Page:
I wrote earlier this week about the revelation that Apple was recording everywhere an iPhone went in a hidden file on the iPhone, and on any computer with which it was synched.

It appears that any concept of privacy is simply toast in this nation. It has now been reported that police in Michigan have already for a couple of years or more been using technology to suck data off phones, without warrant or due process, or notification to the owner of the phone.

And an acquaintance mentioned to me after seeing the post on the Apple iPhone debacle that they had started to get an iPhone, but had decided on the Android instead, because they trusted Android more than Apple.

Well, so much for that trust, apparently.

Apple Inc.’s iPhones and Google Inc.’s Android smartphones regularly transmit their locations back to Apple and Google, respectively, according to data and documents analyzed by The Wall Street Journal—intensifying concerns over privacy and the widening trade in personal data.

Google and Apple are gathering location information as part of their race to build massive databases capable of pinpointing people’s locations via their cellphones. These databases could help them tap the $2.9 billion market for location-based services—expected to rise to $8.3 billion in 2014, according to research firm Gartner Inc.

n the case of Google, according to new research by security analyst Samy Kamkar, an HTC Android phone collected its location every few seconds and transmitted the data to Google at least several times an hour. It also transmitted the name, location and signal strength of any nearby Wi-Fi networks, as well as a unique phone identifier.

Google declined to comment on the findings.

Apple, Google Collect User Data

Yeah, I guess in the wake of all the uproar over the ‘accidental’ recording of information off of peoples WiFi connections by the Google Street View team, Google might want a moment to think about this latest revelation before responding. Don’t Be Evil? What an outdated motto and credo, I guess. So last century. So pre-9/11. Presumption of innocence and the idea of silly fluff like probable cause and warrants is just so 1776 – 2001.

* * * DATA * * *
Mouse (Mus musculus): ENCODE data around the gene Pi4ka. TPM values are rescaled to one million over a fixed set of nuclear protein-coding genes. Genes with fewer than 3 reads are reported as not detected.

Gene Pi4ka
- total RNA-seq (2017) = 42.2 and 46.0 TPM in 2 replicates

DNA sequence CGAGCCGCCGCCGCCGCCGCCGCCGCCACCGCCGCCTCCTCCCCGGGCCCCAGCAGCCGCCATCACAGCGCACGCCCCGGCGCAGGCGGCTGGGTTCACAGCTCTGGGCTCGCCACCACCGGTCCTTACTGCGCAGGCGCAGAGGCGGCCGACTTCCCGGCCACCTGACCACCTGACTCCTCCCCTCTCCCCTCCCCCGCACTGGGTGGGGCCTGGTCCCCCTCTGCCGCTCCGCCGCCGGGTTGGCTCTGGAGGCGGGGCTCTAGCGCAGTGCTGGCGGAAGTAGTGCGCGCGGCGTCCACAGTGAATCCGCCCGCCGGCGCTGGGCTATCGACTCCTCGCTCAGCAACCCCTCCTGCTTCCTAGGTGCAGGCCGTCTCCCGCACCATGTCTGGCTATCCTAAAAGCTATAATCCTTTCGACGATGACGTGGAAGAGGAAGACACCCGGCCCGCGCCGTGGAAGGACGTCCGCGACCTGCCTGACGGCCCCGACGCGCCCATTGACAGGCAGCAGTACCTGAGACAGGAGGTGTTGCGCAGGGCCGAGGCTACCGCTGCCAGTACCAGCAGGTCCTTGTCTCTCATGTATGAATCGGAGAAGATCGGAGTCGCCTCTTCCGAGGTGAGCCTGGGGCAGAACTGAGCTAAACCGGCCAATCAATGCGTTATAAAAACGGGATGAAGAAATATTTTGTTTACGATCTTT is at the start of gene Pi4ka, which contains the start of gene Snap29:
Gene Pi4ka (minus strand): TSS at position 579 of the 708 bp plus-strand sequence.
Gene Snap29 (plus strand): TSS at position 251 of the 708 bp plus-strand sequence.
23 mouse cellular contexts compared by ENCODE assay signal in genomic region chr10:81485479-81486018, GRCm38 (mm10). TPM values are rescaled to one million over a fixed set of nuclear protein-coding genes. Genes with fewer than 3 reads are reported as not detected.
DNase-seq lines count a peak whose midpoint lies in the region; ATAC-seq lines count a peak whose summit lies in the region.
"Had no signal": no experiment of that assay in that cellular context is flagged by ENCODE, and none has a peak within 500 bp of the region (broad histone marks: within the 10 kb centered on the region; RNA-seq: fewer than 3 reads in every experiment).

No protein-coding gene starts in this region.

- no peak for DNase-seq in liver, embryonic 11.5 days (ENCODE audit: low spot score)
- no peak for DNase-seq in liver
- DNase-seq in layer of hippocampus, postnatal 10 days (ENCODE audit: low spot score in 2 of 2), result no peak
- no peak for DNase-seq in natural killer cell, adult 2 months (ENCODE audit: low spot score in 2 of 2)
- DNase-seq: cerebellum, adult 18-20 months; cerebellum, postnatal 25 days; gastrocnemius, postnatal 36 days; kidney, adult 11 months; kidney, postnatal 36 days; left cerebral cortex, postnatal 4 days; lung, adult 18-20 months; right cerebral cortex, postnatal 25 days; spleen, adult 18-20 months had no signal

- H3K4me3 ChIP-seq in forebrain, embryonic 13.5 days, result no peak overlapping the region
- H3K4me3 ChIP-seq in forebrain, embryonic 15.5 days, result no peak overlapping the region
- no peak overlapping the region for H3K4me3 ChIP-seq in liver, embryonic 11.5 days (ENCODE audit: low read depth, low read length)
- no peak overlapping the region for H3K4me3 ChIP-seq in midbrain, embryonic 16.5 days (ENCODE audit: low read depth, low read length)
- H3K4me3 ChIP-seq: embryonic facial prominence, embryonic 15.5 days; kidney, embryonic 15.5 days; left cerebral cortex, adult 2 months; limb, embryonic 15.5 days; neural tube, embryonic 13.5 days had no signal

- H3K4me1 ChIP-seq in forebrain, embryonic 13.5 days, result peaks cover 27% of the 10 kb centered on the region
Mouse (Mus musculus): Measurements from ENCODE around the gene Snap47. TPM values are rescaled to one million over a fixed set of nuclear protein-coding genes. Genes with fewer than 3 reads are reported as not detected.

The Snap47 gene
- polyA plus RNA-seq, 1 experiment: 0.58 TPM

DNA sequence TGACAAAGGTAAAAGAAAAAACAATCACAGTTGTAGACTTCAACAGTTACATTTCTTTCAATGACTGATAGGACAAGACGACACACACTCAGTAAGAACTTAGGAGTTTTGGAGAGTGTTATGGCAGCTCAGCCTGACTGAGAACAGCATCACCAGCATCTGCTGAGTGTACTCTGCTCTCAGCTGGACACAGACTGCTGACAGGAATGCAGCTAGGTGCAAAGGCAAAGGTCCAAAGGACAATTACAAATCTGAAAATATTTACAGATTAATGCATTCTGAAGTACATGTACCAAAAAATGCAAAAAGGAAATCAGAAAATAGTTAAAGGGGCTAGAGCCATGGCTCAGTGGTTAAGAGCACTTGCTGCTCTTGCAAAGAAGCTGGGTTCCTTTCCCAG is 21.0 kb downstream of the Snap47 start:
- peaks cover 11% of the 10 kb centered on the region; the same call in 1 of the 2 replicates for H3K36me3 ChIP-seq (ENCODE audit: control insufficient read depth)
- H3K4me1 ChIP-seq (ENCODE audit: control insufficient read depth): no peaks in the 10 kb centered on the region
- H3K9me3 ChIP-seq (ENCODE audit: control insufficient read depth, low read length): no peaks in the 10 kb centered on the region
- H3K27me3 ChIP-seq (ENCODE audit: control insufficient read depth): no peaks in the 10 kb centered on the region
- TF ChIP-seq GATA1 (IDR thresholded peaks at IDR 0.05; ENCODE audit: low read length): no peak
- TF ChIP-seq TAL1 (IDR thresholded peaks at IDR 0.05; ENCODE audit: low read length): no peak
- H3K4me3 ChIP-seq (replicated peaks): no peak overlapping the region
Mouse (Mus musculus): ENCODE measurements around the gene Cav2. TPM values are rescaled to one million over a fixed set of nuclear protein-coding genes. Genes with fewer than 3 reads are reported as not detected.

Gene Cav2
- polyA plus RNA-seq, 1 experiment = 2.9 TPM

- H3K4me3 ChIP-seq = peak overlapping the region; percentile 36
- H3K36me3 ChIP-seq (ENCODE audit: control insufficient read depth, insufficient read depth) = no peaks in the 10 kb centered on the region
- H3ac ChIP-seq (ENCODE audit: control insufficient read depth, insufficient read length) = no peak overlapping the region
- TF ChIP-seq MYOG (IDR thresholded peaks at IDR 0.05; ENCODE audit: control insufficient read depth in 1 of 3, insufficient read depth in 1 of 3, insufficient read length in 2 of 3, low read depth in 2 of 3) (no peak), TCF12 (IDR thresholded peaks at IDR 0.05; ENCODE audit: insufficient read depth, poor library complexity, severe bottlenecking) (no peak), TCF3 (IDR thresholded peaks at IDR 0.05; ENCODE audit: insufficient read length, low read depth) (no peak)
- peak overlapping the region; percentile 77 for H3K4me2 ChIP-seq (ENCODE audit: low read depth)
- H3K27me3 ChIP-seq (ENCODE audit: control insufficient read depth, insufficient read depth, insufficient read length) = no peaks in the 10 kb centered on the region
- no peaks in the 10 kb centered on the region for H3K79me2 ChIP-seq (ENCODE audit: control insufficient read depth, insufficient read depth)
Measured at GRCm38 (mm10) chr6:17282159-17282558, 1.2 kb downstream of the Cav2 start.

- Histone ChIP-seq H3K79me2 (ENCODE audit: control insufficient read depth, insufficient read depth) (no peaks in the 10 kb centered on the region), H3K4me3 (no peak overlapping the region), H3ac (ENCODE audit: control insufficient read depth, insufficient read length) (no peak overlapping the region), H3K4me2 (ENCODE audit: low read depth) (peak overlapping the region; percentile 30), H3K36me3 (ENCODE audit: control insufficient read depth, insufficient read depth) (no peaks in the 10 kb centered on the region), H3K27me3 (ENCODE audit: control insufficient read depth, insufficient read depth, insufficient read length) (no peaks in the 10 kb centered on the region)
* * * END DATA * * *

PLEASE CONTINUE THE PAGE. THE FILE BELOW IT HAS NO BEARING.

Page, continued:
As for the Police in Michigan, their actions are the perfect illustration of what one commentator notes is the rocky relationship between technology and civil liberties.

The “Universal Forensic Extraction Device” sounds like the perfect cell phone snooping gadget.

Its maker, Israel-based Cellbrite, says it can copy all the content in a cell phone — including contacts, text messages, call history, and pictures — within a few minutes. Even deleted texts and other data can be restored by UFED 2.0, the latest version of the product, it says.

And it really is a universal tool. The firm says UFED works with 3,000 cell phone models, representing 95 percent of the handset market. Coming soon, the firm says on its website: “Additional major breakthroughs, including comprehensive iPhone physical solution; Android physical support – allowing bypassing of user lock code, (Windows Phone) support, and much more.” For good measure, UFEC can extract information from GPS units in most cars.

The gadget isn’t a stalker’s dream; it’s an evidence-gathering tool for law enforcement. Cellbrite claims it’s already in use in 60 countries.

That apparently includes the U.S. The American Civil Liberties Union in Michigan says it has learned that state police there have purchased some of the gadgets. What is it doing with them? So far, Michigan authorities aren’t telling. A public records request for information by the ACLU was met with a prohibitive $500,000 bill to cover the supposed cost of making the documents available.

“They did produce documents which confirmed that they have them,” said Mark Fancher, a staff attorney at the ACLU office. “We have no idea what they are doing with them.”

Technology and the Fourth Amendment have had a rocky relationship. When The Founding Fathers created protections against unlimited search and seizure, they never imagined the kind of tools that would be available to 21st century police officers.

Gadget gives cops quick access to cell phone data

The ACLU (and why are you NOT a member? Got something against the Constitution and Bill of Rights?) is already pursuing these issues in court. I wish I could say I had great hopes of the ACLU making progress on this, but given the tendency of the courts since the beginning of the Bush administration to simply abandon all pretense of actually ruling based on the law, and not whim and caprice, I am not holding my breath.

The ACLU is concerned that these powerful capabilities are being quietly used to bypass Fourth Amendment protections against unreasonable searches.

“With certain exceptions that do not apply here, a search cannot occur without a warrant in which a judicial officer determines that there is probable cause to believe that the search will yield evidence of criminal activity,” Fancher wrote. “A device that allows immediate, surreptitious intrusion into private data creates enormous risks that troopers will ignore these requirements to the detriment of the constitutional rights of persons whose cell phones are searched.”